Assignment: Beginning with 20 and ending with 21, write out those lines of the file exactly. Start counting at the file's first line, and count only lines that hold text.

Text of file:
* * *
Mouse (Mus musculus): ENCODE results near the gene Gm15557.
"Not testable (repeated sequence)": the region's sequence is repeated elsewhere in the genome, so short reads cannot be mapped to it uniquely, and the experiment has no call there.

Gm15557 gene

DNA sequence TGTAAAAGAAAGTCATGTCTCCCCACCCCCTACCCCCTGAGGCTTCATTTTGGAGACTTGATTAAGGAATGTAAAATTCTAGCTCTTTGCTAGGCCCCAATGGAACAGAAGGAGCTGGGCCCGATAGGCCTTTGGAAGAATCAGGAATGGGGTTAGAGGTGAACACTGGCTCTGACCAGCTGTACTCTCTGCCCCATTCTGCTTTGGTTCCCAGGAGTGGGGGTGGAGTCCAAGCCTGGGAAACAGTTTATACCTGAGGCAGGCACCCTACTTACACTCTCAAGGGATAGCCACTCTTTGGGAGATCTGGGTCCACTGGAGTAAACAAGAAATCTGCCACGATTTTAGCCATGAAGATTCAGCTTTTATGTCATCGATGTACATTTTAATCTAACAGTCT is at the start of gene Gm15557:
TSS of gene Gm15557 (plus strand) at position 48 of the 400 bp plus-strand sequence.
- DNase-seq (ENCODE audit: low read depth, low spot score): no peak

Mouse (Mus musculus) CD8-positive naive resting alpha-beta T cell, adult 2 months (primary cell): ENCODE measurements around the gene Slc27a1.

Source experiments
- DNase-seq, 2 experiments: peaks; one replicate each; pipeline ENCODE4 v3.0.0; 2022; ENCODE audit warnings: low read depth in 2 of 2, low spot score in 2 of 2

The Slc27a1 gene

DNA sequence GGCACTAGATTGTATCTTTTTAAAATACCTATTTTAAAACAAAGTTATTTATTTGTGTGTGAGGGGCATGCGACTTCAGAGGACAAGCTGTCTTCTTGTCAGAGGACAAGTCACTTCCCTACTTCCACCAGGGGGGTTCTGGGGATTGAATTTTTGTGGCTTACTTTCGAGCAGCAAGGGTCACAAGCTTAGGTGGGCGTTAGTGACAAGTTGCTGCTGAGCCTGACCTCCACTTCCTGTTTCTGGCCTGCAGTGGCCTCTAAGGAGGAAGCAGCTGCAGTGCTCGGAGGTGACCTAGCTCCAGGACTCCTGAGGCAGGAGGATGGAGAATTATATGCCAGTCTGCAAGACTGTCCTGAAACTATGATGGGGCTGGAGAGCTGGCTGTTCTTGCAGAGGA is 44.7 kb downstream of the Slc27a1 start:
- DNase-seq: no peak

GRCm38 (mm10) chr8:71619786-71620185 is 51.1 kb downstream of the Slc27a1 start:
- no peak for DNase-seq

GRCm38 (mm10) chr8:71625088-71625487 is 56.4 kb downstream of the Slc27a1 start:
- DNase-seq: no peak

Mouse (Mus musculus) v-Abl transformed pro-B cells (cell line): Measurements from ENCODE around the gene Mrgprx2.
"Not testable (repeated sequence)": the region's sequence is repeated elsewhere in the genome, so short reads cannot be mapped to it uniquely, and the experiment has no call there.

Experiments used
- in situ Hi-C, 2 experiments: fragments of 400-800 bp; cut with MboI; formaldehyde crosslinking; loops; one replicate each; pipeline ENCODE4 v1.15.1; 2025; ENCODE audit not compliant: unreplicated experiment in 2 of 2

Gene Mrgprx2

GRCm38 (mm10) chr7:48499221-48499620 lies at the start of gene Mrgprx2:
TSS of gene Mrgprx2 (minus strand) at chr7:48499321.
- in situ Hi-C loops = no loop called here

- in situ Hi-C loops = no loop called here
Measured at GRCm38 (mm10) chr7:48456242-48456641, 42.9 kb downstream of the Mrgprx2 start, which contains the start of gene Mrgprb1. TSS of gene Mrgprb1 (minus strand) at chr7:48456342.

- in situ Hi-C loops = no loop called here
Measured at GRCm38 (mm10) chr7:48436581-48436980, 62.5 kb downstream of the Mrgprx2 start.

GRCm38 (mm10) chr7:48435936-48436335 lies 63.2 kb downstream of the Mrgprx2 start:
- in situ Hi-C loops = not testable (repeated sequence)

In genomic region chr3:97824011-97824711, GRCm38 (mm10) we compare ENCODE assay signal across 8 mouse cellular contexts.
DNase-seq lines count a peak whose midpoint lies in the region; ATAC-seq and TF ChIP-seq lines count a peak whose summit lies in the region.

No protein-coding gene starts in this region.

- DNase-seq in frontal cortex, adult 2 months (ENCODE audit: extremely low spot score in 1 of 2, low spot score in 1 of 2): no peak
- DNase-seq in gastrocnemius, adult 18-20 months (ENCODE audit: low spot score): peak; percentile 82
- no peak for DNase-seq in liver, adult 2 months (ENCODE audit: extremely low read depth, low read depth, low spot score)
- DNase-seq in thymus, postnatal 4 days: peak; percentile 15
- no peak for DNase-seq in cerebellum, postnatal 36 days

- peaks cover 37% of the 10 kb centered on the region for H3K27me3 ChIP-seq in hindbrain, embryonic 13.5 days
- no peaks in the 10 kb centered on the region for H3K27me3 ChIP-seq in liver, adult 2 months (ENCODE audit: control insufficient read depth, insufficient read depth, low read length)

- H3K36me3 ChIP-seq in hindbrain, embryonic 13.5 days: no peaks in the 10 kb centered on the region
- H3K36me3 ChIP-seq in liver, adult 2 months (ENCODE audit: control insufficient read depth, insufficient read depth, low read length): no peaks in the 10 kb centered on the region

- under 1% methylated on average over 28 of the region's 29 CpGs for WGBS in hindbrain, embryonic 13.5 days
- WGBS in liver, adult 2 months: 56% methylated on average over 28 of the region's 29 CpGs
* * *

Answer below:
- in situ Hi-C, 2 experiments: fragments of 400-800 bp; cut with MboI; formaldehyde crosslinking; loops; one replicate each; pipeline ENCODE4 v1.15.1; 2025; ENCODE audit not compliant: unreplicated experiment in 2 of 2

Gene Mrgprx2